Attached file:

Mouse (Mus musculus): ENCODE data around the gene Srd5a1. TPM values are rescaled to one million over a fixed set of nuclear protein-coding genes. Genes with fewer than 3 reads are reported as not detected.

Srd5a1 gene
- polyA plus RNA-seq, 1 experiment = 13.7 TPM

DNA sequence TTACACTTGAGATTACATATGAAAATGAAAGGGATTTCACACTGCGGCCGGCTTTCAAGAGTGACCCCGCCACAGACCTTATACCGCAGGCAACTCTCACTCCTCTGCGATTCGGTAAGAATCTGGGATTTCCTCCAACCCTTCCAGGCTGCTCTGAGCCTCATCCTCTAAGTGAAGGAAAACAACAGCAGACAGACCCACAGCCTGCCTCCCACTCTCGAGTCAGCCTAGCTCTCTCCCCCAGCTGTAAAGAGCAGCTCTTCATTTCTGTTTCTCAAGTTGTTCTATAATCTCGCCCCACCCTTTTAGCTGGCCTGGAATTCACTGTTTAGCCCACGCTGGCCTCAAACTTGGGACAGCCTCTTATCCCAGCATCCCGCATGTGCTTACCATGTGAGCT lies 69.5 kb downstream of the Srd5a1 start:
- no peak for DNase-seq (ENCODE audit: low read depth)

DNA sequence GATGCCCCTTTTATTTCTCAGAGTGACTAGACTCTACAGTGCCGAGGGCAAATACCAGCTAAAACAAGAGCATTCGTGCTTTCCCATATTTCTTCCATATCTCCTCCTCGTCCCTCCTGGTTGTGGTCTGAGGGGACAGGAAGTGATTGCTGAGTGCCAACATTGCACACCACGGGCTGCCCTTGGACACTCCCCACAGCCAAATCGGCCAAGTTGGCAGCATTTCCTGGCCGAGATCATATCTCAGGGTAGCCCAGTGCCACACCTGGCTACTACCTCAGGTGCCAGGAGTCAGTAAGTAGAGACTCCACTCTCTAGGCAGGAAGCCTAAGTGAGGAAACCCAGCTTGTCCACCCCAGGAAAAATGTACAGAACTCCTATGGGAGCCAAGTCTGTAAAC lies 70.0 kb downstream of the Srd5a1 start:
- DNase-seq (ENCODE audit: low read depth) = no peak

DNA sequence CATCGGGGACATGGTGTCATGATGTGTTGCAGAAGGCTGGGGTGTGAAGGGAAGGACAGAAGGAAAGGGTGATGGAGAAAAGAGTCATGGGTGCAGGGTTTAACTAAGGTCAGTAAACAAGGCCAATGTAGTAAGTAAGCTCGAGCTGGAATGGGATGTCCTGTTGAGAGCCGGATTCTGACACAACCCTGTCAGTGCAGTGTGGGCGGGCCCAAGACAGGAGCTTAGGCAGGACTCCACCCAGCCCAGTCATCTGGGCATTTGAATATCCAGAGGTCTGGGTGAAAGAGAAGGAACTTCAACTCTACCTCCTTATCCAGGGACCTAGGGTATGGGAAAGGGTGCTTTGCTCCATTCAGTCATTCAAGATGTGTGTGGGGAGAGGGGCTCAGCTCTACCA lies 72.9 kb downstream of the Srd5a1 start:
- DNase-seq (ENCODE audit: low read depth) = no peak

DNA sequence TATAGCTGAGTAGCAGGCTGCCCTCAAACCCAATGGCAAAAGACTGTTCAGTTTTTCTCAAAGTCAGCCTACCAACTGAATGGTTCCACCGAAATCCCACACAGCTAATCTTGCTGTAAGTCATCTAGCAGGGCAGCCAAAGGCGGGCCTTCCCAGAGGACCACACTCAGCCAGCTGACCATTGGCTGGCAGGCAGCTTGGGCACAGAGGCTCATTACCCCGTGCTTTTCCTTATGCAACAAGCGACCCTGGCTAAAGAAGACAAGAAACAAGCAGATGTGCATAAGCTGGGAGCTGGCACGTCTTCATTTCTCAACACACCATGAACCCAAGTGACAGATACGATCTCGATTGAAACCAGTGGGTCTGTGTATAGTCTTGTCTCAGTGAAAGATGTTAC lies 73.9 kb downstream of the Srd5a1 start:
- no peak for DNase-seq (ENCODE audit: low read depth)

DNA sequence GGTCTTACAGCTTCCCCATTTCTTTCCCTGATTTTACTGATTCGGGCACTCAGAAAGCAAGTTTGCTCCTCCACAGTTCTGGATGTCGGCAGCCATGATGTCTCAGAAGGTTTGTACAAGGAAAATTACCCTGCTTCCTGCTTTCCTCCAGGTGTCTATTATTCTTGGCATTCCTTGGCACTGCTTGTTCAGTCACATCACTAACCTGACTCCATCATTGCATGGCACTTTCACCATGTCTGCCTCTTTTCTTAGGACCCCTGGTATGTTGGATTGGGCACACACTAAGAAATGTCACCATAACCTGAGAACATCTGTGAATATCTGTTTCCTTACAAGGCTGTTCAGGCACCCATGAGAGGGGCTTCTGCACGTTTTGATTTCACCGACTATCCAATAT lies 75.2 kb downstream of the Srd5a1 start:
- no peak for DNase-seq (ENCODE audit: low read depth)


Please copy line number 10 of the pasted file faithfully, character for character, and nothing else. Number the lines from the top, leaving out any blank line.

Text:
DNA sequence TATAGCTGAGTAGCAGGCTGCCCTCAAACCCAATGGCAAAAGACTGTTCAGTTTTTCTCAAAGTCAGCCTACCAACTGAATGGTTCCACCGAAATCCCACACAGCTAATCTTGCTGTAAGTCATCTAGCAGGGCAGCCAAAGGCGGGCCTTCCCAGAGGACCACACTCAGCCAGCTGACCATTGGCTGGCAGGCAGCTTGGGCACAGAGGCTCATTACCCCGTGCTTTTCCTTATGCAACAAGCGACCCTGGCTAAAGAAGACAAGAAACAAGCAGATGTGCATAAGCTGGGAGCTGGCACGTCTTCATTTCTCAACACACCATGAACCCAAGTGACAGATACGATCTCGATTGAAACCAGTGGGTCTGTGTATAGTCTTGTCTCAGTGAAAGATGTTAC lies 73.9 kb downstream of the Srd5a1 start: